If you love asparagus, you’ll be happy to know it’s a plant-and-forget perennial. It takes a bit of patience (1-2 years) before you can harvest, but once it starts, it keeps coming back for 15 years or more.
Plant live crowns in a sunny spot, and remember, all-male hybrids yield the most stalks.
Ramps, also known as wild leeks, have a mild onion flavor perfect for salads or sautéed dishes. They’re slow growers, so patience is key.
Plant ramp bulbs in wooded areas with well-draining soil. Be cautious, though—avoid planting near toxic look-alikes.
Known for its green and crimson-blushed stalks, rhubarb is a tough and hardy plant that returns for decades in Zones 3-8. Plant rhubarb roots in a sunny, well-drained spot, and remember, only the stalks are edible.
Fiddleheads, the curled tips of ferns, bring excitement to spring markets. Grow your own from perennial ostrich ferns in shady, moist areas. Harvest in early spring and enjoy their asparagus-like flavor in salads or sides.
Certain onions, like scallions, shallots, and Egyptian walking onions, can be part of your perennial garden. Enjoy them in various dishes and leave some in the ground to regrow next year.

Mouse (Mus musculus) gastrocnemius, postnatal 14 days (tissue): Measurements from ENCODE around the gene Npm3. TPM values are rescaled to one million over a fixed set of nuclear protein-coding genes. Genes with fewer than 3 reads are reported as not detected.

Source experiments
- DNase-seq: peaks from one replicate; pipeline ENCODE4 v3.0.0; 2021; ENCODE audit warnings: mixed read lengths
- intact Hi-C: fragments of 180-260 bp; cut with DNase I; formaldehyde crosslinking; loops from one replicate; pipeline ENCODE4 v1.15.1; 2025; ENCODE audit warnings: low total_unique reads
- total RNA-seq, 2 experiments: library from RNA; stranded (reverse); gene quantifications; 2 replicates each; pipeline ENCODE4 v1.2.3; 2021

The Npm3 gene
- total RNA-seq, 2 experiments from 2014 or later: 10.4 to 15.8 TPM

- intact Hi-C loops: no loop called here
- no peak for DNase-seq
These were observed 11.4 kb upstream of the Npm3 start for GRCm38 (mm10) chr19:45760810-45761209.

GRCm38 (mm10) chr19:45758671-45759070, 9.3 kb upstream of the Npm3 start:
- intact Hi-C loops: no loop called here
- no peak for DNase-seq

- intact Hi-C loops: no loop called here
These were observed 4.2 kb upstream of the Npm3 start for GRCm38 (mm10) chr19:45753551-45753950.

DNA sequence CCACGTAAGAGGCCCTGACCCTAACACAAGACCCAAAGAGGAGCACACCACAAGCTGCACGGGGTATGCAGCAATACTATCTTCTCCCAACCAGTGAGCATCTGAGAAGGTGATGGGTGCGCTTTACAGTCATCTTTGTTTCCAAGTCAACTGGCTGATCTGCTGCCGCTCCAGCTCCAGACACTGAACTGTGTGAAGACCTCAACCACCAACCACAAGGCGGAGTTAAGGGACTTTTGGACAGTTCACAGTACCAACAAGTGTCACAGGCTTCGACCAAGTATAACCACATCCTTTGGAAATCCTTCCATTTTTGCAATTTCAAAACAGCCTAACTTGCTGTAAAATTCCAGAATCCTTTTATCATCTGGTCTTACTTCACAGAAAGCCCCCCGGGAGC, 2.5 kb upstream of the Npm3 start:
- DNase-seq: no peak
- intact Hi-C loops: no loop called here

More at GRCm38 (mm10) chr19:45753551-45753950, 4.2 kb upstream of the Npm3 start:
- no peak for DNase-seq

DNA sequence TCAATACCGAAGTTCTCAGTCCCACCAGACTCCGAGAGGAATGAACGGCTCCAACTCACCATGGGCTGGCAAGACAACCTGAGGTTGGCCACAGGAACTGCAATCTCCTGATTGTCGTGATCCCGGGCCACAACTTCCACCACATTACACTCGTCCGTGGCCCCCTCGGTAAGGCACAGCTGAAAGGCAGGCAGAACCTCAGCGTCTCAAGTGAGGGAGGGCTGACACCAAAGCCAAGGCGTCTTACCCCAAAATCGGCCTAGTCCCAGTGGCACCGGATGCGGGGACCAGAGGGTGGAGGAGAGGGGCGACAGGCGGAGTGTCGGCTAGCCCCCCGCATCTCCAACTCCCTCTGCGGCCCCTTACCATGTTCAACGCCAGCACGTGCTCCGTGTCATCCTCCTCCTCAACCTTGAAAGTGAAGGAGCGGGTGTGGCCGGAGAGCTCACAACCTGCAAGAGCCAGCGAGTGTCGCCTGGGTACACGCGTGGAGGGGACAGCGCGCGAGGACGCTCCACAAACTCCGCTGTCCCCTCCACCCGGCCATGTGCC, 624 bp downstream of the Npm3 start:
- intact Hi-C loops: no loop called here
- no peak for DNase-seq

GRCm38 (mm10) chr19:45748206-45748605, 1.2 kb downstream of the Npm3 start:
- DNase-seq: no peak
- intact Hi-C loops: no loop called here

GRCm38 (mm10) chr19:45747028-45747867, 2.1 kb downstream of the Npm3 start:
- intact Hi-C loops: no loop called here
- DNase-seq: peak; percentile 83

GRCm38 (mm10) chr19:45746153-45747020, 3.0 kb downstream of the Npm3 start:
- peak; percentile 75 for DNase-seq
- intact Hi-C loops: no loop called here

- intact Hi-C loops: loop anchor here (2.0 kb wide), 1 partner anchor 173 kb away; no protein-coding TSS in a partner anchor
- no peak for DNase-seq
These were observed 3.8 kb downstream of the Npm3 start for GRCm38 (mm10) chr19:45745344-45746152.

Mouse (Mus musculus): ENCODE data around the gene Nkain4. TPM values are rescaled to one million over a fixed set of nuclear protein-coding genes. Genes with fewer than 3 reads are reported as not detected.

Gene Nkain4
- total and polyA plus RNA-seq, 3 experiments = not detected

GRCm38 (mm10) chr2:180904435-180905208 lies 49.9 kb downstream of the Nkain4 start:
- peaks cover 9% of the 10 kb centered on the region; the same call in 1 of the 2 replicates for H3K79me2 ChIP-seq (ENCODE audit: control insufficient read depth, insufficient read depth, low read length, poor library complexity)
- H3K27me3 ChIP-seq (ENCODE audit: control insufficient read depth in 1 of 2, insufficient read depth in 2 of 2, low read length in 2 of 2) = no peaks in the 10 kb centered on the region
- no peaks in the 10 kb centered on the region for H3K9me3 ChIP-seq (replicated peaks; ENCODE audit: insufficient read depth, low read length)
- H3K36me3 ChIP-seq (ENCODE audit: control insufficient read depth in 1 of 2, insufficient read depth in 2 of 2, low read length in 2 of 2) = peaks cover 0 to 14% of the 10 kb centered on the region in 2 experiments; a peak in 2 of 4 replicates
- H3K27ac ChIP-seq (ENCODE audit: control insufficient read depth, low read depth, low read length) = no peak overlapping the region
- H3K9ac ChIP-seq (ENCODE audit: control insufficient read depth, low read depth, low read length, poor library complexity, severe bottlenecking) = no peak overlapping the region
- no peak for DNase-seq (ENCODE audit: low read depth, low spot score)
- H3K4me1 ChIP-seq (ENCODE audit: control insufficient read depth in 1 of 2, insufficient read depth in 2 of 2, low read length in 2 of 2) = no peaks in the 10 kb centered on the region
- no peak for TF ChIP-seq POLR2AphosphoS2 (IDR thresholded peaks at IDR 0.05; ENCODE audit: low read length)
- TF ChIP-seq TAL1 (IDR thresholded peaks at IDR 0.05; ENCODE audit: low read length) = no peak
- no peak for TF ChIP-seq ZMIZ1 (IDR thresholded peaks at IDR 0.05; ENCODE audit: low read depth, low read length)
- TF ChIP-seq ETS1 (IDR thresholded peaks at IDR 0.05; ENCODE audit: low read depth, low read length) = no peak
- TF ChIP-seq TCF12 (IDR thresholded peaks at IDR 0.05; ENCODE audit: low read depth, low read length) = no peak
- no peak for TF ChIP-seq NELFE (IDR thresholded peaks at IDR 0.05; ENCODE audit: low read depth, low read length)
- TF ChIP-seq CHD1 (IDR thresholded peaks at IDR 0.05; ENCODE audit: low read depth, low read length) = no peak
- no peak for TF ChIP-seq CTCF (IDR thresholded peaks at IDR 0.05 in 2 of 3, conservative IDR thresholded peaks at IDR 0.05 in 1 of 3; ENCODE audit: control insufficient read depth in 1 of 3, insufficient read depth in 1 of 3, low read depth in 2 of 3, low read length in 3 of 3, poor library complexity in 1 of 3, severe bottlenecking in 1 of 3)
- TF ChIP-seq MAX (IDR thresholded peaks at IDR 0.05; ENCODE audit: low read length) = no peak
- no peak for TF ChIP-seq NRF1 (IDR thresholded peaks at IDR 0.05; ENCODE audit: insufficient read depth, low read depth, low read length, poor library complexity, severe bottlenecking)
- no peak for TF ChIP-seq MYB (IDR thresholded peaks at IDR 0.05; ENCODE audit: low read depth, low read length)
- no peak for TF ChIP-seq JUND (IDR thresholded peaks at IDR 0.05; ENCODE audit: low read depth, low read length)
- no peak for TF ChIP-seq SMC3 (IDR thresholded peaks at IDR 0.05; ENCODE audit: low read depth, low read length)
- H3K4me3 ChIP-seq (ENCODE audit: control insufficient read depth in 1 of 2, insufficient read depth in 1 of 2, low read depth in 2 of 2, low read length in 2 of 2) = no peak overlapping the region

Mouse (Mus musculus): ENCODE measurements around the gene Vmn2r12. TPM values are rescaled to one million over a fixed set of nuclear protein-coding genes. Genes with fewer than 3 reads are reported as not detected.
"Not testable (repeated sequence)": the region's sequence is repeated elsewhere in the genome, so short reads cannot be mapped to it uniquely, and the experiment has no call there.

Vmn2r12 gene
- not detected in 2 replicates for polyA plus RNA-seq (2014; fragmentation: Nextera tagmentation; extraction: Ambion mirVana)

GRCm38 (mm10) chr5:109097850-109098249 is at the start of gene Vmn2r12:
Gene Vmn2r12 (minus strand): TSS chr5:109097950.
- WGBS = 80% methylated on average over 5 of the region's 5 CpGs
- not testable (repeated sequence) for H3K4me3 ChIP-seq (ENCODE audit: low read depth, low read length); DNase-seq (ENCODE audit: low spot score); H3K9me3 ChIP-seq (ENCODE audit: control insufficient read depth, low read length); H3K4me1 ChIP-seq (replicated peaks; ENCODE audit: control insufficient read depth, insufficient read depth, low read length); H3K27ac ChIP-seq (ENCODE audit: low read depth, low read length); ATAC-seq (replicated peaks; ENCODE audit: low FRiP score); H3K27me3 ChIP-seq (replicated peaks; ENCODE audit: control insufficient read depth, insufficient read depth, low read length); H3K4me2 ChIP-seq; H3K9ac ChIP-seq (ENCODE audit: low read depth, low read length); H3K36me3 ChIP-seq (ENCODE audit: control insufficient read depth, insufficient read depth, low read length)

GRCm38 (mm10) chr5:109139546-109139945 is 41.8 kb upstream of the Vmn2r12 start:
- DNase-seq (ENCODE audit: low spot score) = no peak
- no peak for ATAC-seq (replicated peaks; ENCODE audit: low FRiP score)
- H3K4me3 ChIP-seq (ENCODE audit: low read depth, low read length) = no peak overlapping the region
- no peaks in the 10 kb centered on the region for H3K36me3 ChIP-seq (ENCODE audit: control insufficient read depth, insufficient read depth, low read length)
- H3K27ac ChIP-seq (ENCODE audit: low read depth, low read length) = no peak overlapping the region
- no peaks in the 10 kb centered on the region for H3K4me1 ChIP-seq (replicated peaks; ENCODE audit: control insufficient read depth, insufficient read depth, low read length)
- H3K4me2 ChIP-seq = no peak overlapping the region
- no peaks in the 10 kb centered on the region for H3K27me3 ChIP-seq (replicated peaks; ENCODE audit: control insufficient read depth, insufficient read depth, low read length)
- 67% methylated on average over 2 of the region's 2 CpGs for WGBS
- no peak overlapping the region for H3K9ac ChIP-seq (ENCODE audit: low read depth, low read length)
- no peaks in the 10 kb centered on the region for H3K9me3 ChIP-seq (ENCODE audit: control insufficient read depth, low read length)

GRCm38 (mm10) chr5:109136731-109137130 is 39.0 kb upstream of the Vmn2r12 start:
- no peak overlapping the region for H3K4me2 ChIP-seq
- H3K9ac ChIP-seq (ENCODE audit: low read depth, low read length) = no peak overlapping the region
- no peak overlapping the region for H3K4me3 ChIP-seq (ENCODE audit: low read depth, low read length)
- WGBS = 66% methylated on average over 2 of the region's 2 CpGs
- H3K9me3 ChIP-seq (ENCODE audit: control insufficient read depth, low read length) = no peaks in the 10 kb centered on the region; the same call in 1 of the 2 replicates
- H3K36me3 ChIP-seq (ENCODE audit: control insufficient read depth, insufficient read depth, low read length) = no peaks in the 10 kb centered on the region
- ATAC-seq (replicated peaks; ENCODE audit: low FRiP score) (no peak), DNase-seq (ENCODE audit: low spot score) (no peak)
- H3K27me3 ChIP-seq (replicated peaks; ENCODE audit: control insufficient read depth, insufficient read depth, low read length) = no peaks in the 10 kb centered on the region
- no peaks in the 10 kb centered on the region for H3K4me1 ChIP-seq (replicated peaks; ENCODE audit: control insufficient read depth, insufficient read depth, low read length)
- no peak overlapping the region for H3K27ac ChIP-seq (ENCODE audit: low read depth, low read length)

For intense flavor, grow horseradish in Zones 3-9. Plant roots in a sunny spot with room to spread, and harvest in fall or early winter.
7. Jerusalem Artichokes
Also known as sunchokes, Jerusalem artichokes are grown for their roots. Plant in Zones 3-8 in a well-drained, sunny spot with ample space.
Leave a portion of your garlic bulbs in the ground, and they’ll come back every year. Choose softneck for warmer areas and hardneck for colder climates.
This chicory variety with red and white leaves is hardy in Zones 3-8. Plant in a spot with morning sun and afternoon shade.
This herb/vegetable has a strong celery-like flavor. Grow it in Zones 4-8 in partial shade with well-drained soil.
Perennial greens with a tart, lemony flavor, sorrel grows well in Zones 5-9. Plant in a sunny location with some shade on hot days.
Certain kitchen herbs like chives, mint, lemon balm, oregano, sage, and thyme can regrow year after year. Plant them in well-drained soil and full-sun locations for a reliable comeback. Container plants may not survive winter freezes.